Bolas's Dragon-God form admittedly carries some disadvantages. He's very mana-restrictive, specifically needing three colors in a certain combination, and he enters with one less loyalty than his overall cost. However, he automatically acquires all loyalty abilities from other fielded planeswalkers (even opposing ones), granting incredible versatility.

His own traits are so good you might not need the borrowed effects. +1 both draws a card and forces each opponent to exile a card or permanent, -3 destroys a creature or planeswalker, and brutal -8 instantly slays each opponent who doesn't control a legendary creature or planeswalker.

Vraska the Unseen mtg
Vraska the Unseen mtg

4. Vraska the Unseen

CMC: 5

Needing five mana, Vraska's Unseen form enters with as much loyalty, and she discourages attackers with +1, which destroys any creature that deals her combat damage until your next turn. She also bears an impressive -3, which can destroy not just creatures but any non-land permanent, and her ultimate -7 creates three 1/1 assassin tokens. While weak, these tokens kill any player they deal combat damage to; if your foe doesn't have three blockers ready by your next turn, their fate is sealed.

Door to Nothingness mtg
Door to Nothingness mtg

3. Door to Nothingness

CMC: 5

Nothingness requires five mana to cast, and if you thought that was expensive, actually activating it requires ten mana, two from each color. Sure, it's incredibly taxing, but when you pay the Door's price and sacrifice it, this artifact immediately inflicts a loss on a target player.

This avoids the combat-damage requirements of many insta-kills and offers a powerful outlet for infinite mana. Just note Door enters tapped, so even if you have the resources, you'll need to wait a turn for it to refresh before you can trigger the ability.

A handy finishing blow for rainbow builds, Nothingness is also cheaper than today's other aces, costing less than three dollars!

Vraska, Golgari Queen mtg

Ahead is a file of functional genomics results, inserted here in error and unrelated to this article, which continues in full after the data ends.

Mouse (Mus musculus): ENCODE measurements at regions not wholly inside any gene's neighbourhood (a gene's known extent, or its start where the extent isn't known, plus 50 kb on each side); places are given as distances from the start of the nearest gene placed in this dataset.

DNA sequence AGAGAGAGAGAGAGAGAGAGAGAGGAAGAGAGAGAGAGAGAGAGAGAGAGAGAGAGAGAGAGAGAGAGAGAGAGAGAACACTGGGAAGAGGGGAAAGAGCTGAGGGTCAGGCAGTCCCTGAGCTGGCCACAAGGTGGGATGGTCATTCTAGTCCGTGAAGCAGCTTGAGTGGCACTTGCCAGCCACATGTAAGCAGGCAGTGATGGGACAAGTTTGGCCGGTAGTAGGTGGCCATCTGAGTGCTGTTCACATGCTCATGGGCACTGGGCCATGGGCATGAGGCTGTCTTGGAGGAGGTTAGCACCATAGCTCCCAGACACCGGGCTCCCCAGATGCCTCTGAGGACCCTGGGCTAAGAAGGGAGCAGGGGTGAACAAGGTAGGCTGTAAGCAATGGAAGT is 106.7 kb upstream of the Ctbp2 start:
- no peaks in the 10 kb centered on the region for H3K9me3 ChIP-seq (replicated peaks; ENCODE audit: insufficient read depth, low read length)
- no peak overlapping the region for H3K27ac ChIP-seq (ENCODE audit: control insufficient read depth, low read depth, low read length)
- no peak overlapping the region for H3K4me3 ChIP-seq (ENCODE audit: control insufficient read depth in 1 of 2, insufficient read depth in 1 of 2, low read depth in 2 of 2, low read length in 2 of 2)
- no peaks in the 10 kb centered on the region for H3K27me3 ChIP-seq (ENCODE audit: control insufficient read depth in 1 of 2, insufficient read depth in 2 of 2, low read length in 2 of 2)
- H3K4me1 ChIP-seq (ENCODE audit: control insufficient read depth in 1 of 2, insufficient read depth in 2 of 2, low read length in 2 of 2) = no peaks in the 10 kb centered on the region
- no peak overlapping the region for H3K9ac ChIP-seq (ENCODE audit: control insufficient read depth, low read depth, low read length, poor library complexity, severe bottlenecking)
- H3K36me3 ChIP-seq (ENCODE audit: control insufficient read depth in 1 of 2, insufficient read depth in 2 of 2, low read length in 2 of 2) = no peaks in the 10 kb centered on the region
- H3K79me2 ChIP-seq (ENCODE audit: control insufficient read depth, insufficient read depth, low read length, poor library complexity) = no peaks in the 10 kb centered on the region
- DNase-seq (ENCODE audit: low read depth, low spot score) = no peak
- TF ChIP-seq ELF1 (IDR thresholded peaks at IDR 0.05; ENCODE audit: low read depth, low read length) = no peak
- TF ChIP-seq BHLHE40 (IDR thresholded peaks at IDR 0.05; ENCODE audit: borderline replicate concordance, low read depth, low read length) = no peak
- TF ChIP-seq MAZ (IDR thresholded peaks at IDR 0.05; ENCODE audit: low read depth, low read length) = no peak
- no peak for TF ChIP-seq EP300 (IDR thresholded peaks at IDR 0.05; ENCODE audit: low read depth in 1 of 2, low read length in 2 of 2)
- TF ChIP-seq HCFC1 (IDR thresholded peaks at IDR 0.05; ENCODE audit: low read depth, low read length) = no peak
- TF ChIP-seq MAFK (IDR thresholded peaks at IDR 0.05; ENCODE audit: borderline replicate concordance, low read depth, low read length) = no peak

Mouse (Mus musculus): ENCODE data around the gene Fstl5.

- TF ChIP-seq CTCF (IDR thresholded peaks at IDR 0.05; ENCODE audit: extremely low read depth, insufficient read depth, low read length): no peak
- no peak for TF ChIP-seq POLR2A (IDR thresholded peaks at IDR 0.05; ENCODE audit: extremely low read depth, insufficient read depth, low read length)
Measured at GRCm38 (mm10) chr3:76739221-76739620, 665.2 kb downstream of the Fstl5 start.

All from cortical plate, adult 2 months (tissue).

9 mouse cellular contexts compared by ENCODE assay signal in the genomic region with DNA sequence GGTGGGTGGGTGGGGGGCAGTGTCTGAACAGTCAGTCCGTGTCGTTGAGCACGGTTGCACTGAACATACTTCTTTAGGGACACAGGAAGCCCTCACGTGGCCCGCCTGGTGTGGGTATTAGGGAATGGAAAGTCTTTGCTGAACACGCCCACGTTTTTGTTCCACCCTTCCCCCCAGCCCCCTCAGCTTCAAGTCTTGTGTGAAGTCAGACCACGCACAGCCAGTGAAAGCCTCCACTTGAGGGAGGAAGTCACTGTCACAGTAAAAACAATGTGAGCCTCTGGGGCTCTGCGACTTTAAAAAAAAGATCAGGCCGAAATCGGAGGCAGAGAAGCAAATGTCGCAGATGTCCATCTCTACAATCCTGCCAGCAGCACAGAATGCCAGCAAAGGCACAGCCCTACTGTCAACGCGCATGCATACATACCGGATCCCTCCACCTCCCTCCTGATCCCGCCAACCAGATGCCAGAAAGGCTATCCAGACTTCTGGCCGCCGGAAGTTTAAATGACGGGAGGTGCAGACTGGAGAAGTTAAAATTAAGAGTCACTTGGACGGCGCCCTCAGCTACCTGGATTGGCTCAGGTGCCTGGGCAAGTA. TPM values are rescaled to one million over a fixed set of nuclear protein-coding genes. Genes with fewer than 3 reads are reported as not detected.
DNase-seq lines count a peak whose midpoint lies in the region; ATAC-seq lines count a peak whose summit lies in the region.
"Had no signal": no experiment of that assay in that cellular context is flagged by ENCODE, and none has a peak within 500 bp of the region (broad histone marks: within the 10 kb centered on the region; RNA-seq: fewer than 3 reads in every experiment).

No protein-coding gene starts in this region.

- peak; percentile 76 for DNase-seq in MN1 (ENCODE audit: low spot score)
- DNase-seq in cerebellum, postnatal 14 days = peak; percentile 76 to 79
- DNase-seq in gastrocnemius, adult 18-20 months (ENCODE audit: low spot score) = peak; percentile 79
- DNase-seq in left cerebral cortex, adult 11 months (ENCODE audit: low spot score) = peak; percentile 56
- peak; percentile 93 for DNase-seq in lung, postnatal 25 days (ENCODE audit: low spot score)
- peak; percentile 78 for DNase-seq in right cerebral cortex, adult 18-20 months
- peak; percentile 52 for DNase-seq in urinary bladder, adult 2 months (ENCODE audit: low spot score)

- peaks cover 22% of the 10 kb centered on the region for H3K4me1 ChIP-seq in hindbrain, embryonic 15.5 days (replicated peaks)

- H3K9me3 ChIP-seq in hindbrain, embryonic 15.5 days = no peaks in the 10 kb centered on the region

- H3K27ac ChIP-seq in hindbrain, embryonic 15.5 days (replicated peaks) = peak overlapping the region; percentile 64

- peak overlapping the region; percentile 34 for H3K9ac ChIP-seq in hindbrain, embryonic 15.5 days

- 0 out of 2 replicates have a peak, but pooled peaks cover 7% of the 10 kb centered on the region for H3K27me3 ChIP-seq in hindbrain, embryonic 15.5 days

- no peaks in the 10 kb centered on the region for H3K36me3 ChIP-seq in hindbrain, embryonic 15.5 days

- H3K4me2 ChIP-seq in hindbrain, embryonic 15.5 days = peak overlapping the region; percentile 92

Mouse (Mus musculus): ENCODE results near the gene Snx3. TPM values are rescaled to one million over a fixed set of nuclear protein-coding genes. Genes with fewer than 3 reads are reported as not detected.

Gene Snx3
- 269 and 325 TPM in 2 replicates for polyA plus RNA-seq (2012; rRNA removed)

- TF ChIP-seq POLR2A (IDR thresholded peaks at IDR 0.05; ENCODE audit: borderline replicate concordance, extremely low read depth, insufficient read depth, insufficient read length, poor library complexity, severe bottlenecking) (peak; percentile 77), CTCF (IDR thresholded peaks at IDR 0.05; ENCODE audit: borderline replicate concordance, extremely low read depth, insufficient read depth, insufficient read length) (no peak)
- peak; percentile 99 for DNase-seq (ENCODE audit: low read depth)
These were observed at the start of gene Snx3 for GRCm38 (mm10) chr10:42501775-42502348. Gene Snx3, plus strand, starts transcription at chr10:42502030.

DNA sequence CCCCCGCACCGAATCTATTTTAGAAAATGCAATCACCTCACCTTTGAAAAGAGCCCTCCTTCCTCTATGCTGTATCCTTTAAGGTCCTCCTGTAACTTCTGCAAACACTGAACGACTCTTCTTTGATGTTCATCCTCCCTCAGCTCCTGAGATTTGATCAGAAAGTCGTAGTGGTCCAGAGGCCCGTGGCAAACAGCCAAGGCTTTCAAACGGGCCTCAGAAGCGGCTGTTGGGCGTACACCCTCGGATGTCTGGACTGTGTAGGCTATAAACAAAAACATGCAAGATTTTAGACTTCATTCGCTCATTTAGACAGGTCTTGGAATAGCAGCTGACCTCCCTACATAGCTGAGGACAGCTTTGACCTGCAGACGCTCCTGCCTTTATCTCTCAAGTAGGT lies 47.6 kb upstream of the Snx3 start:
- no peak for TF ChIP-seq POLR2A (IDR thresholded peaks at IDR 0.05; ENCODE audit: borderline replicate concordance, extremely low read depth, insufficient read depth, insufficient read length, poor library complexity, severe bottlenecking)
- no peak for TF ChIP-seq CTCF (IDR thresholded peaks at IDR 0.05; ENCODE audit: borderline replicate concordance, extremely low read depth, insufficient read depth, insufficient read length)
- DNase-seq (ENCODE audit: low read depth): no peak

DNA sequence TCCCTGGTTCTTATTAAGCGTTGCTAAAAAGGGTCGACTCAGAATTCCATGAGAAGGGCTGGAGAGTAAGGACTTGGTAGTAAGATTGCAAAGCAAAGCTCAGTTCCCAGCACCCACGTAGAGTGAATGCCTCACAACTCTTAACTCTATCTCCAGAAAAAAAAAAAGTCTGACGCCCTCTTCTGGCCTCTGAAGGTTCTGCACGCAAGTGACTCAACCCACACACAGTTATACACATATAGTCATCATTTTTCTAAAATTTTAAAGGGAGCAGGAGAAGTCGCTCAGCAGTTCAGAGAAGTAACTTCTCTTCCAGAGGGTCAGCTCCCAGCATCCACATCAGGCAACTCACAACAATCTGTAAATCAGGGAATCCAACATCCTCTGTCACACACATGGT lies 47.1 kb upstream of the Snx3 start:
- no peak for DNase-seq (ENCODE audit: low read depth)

Vraska, Golgari Queen mtg

2. Vraska, Golgari Queen

CMC: 4

The cheapest of today's Vraska spells, Golgari Queen only needs four mana and joins with four loyalty. She can quickly add more with +2, which lets you sacrifice another permanent to draw a card and gain one life. That's a great way to expend weak tokens you've amassed, and the effect is optional, so you can simply use it for two more loyalty if you don't want to forfeit anything.

-3 destroys any non-land permanent with CMC three or less, and ultimate -9 grants you an emblem that has your creatures inflict immediate defeat on any player they damage in combat. Since this applies only to units you control (not own), it won't work if a foe steals your creature, and because your emblem remains fielded, you have as much time as you need to score a direct hit.

Phage the Untouchable mtg
Phage the Untouchable mtg

1. Phage the Untouchable

CMC: 7

Phage demands seven mana, and four of them have to be black, so she can be a bit unwieldy. Additionally, she only enters with 4/4 stats despite her price, and if you didn't cast her from your hand, you lose the game, so you can't gimmick her with graveyard revivals or other tricks.

However, she has "super deathtouch," killing any creature she damages in combat and preventing it from regenerating. Better yet, like many of Vraska's minions, when she damages a player, they lose. Use blue's assortment of unblockable auras to land an easy hit, or apply blocker-hindering traits like flying, menace, and trample.

Which card do you prefer?

See results

More Loss-Related Cards in Magic

In addition to today's cards, some spells gain power when a player loses, like "Blood Tyrant." These are negligible in 1v1 but can be daunting in multiplayer, though be careful not to draw too much attention. Alternatively, you can stave off defeat with cards like "Platinum Angel," who prevents you from losing as long as she's fielded.

Alternatively, some spells actually force a loss on you, but first provide a powerful benefit. For instance, red's "Final Fortune" grants an extra turn for just two mana, though you lose during that round's end step, so watch the timing of these last resorts. But for now, as we eagerly await Wizards of the Coast's next expansion of insta-kill spells, vote for your favorite card, and I'll see you at our next MTG countdown!

© 2019 Jeremy Gill